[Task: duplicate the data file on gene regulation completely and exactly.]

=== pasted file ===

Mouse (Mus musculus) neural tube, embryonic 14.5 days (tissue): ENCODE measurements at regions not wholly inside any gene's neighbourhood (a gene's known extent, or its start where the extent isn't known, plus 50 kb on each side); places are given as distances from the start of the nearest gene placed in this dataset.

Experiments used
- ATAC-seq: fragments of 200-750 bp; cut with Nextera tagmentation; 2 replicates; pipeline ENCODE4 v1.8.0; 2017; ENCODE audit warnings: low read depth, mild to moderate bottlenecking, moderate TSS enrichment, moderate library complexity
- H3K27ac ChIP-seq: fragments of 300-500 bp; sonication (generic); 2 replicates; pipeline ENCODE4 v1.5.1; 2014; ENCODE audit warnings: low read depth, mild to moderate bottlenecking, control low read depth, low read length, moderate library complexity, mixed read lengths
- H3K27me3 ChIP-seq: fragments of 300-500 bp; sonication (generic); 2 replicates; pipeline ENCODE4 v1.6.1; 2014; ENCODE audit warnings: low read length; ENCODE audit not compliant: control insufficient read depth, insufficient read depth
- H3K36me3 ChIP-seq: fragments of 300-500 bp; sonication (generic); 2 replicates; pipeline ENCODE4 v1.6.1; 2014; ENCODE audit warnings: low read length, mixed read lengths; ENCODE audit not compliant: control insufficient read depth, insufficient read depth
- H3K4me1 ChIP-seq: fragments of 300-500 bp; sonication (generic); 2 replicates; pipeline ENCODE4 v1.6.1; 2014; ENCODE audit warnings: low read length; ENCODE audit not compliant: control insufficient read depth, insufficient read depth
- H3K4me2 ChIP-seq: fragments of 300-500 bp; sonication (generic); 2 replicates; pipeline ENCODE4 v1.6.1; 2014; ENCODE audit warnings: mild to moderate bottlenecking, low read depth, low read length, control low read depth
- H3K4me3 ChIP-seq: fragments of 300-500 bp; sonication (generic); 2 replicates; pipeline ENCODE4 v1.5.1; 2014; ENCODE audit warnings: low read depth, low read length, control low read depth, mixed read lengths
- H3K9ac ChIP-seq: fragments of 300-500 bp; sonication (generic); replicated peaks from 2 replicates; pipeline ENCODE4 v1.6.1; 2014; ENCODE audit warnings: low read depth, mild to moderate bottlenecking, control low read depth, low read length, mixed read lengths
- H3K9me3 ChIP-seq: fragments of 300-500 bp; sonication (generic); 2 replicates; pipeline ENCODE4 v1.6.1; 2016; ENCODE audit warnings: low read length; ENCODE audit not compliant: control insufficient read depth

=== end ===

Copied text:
Mouse (Mus musculus) neural tube, embryonic 14.5 days (tissue): ENCODE measurements at regions not wholly inside any gene's neighbourhood (a gene's known extent, or its start where the extent isn't known, plus 50 kb on each side); places are given as distances from the start of the nearest gene placed in this dataset.

Experiments used
- ATAC-seq: fragments of 200-750 bp; cut with Nextera tagmentation; 2 replicates; pipeline ENCODE4 v1.8.0; 2017; ENCODE audit warnings: low read depth, mild to moderate bottlenecking, moderate TSS enrichment, moderate library complexity
- H3K27ac ChIP-seq: fragments of 300-500 bp; sonication (generic); 2 replicates; pipeline ENCODE4 v1.5.1; 2014; ENCODE audit warnings: low read depth, mild to moderate bottlenecking, control low read depth, low read length, moderate library complexity, mixed read lengths
- H3K27me3 ChIP-seq: fragments of 300-500 bp; sonication (generic); 2 replicates; pipeline ENCODE4 v1.6.1; 2014; ENCODE audit warnings: low read length; ENCODE audit not compliant: control insufficient read depth, insufficient read depth
- H3K36me3 ChIP-seq: fragments of 300-500 bp; sonication (generic); 2 replicates; pipeline ENCODE4 v1.6.1; 2014; ENCODE audit warnings: low read length, mixed read lengths; ENCODE audit not compliant: control insufficient read depth, insufficient read depth
- H3K4me1 ChIP-seq: fragments of 300-500 bp; sonication (generic); 2 replicates; pipeline ENCODE4 v1.6.1; 2014; ENCODE audit warnings: low read length; ENCODE audit not compliant: control insufficient read depth, insufficient read depth
- H3K4me2 ChIP-seq: fragments of 300-500 bp; sonication (generic); 2 replicates; pipeline ENCODE4 v1.6.1; 2014; ENCODE audit warnings: mild to moderate bottlenecking, low read depth, low read length, control low read depth
- H3K4me3 ChIP-seq: fragments of 300-500 bp; sonication (generic); 2 replicates; pipeline ENCODE4 v1.5.1; 2014; ENCODE audit warnings: low read depth, low read length, control low read depth, mixed read lengths
- H3K9ac ChIP-seq: fragments of 300-500 bp; sonication (generic); replicated peaks from 2 replicates; pipeline ENCODE4 v1.6.1; 2014; ENCODE audit warnings: low read depth, mild to moderate bottlenecking, control low read depth, low read length, mixed read lengths
- H3K9me3 ChIP-seq: fragments of 300-500 bp; sonication (generic); 2 replicates; pipeline ENCODE4 v1.6.1; 2016; ENCODE audit warnings: low read length; ENCODE audit not compliant: control insufficient read depth